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Wednesday, 12 December, 2001, 21:19 GMT
Intense debate over China WTO entry
Chinese products
Foreign competition will challenge Chinese manufacturers
China's entry to the World Trade Organisation earlier this week has engendered much soul searching among media commentators.

While some have highlighted the numerous opportunities for the country to prosper and develop, there have been a number of warnings of pitfalls and obstacles.

One of Hong Kong's major independent English-language dailies, Hong Kong iMail, highlighted media control as one potential problem area.

Political pressure

"If there is one sector that is more closed than any other, it is the media," it said, reporting that a Hong Kong investor had withdrawn from bidding for China broadcast rights to the next year's football World Cup due to political pressure from Beijing.

The authorities "were angered at the idea that a company other than China Central Television could win the rights".

CCTV is the dominant player and Beijing is eager to keep it that way

Hong Kong iMail

"The media are still regarded as sensitive by the nervous authoritarian regime in Beijing. While global media organisations are clamouring to grab a piece of the pie, and many are willing to sell their souls for the business opportunities, it will be a long time before China is willing to loosen its control," Hong Kong iMail said.

"CCTV is the dominant player and Beijing is eager to keep it that way."

It suggested that sports broadcasting would be a good place to start to open up "as there can be little that is politically sensitive about it".

"If Beijing is serious about living up to the spirit of WTO, the days of putting pressure on companies that compete with state-controlled businesses must end."

To engage in internet business in China, we need courage and patience, like breaking through brambles and thorns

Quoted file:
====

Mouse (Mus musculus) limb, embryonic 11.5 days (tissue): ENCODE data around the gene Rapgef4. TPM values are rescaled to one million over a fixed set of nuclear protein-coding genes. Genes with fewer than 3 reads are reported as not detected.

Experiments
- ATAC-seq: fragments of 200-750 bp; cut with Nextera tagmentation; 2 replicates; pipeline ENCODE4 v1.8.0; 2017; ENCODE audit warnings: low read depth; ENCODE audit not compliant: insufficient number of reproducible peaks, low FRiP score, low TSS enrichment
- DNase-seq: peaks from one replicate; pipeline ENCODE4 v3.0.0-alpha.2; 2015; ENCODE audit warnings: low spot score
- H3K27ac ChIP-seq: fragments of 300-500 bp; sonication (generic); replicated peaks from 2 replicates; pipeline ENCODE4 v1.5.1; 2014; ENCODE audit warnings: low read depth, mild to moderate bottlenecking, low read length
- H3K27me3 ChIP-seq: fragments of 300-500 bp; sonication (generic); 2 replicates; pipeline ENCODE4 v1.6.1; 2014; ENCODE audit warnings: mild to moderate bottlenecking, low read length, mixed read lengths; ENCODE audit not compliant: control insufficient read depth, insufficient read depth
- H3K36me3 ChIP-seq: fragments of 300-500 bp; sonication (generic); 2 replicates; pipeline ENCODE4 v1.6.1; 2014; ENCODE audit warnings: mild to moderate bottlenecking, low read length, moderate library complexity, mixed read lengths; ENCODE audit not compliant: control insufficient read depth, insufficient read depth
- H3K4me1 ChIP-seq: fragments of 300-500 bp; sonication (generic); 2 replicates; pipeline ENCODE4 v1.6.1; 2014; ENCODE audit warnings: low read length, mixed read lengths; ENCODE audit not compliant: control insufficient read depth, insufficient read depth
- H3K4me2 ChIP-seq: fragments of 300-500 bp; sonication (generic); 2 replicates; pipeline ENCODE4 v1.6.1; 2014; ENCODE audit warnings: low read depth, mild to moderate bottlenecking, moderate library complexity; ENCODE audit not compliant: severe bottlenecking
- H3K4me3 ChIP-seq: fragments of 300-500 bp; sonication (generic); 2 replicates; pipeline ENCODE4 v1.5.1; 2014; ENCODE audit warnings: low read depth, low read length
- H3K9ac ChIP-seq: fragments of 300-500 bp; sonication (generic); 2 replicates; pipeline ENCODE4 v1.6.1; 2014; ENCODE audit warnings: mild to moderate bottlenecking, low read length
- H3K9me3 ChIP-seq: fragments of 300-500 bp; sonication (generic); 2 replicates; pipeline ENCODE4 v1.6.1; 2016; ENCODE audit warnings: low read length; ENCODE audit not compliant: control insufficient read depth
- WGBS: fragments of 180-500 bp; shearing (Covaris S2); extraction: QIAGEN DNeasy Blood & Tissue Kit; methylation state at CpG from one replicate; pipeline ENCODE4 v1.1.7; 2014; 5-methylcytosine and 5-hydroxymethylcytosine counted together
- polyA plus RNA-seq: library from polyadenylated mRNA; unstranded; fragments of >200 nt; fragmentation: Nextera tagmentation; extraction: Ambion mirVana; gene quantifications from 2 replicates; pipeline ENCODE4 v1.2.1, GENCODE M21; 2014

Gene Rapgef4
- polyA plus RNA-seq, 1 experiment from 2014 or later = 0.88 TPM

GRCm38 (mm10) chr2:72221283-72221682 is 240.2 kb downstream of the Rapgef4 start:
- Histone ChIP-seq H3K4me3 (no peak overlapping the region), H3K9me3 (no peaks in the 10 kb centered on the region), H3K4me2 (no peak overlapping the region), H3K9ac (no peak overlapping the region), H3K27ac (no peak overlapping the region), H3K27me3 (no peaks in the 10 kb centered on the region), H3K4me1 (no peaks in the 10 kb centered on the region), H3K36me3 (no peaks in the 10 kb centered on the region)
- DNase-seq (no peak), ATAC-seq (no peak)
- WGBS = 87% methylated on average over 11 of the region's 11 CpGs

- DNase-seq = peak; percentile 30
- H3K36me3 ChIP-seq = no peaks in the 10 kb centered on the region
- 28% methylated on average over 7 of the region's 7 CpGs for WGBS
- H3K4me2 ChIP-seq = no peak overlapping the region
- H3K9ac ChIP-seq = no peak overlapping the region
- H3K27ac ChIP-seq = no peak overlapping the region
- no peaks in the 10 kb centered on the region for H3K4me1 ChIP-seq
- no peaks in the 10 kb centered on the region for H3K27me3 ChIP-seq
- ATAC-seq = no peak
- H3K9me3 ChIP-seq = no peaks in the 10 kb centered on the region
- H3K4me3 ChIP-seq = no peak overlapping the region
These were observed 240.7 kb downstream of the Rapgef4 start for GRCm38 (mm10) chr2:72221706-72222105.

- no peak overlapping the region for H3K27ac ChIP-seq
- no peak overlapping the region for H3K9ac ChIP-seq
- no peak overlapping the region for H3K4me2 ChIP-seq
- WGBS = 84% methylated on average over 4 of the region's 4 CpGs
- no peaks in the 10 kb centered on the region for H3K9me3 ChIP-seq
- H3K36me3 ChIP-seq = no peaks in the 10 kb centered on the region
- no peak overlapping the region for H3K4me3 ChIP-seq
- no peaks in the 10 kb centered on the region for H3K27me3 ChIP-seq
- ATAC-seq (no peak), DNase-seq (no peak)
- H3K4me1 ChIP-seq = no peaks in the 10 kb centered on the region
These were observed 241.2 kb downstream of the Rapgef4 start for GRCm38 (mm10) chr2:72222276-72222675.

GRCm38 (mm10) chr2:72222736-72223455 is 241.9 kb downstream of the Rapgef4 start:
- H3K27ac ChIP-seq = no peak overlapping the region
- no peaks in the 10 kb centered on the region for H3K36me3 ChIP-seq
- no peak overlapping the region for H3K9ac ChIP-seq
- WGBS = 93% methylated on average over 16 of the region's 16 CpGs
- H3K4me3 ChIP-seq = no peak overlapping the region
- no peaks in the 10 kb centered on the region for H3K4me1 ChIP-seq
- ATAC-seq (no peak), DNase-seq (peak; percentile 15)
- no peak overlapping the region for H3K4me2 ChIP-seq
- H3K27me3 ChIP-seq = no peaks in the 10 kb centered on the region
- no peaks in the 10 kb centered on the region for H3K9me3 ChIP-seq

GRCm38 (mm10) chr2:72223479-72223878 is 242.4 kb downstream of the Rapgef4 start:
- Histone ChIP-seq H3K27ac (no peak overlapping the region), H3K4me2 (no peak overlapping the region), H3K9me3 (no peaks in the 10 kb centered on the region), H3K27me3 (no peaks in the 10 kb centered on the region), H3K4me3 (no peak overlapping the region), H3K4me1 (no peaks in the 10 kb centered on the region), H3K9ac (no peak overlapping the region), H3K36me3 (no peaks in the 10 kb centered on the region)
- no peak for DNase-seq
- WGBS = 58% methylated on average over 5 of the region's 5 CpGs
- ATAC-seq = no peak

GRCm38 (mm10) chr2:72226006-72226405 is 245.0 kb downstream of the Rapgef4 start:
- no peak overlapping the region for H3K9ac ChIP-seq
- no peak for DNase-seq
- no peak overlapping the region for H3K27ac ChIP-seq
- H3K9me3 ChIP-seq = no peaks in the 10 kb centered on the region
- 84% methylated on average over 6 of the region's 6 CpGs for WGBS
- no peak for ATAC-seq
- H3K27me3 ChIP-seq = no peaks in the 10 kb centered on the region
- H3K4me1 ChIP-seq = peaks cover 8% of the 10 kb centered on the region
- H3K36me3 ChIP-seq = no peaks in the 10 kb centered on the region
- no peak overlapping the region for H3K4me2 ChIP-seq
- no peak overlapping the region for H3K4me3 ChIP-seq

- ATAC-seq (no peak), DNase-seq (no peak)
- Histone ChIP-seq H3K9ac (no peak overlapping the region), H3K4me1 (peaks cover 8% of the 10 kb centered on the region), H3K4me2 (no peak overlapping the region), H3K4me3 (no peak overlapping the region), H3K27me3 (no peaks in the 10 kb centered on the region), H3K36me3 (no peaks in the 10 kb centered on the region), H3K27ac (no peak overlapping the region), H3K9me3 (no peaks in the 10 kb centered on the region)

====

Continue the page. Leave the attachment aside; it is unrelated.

Commentator in Xinwen Zhoukan
The internet industry was also under threat, warned a commentary in the Chinese-language Xinwen Zhoukan, taking issue with the idea that as it had been linked to the world since the outset of the world wide web, China's internet sector "need not be alarmed at globalisation".

"China's internet development is at least three to five years behind Europe and the United States. Its laws are imperfect, social support system immature, the consumption concept is outdated and its credit system cannot keep up with development needs."

"To engage in internet business in China, we need courage and patience, like breaking through brambles and thorns," the commentator lamented.


Central China's Hunan Ribao newspaper warned of foreign head-hunters on the domestic job scene.

"Some well-known head-hunting companies from abroad have allegedly already long been prepared for the struggle for qualified staff after China's WTO accession by storing up lists of around 7,000 highly qualified specialised personnel in Chinese financial circles whom they are determined to get."

A dozen well-known multinational companies had held recruitment fairs at Beijing University.

"Sometimes two recruitment fairs were held on the same day, showing the degree of intensity of the struggle for qualified personnel," Hunan Ribao anguished.

We should improve the way the national government administers the economy

Renmin Ribao
The Communist Party daily Renmin Ribao called for China to use WTO entry "to open up further to foreign countries, make strides and gain an upper hand".

"We should improve the way the national government administers the economy, improve the consistency and transparency of policies and improve the ability to handle issues in accordance with international practices."

"We should regard WTO entry as a new starting point," the communist daily added.

The official China Daily quoted environmental officials as saying WTO entry would benefit the environmental protection industry, which is seen as backward compared with other countries.

The officials said Chinese products were "poor in terms of longevity and credibility".

"Under such circumstances, it will be a win-all situation when foreign environment protection firms enter China."

BBC Monitoring, based in Caversham in southern England, selects and translates information from radio, television, press, news agencies and the Internet from 150 countries in more than 70 languages.

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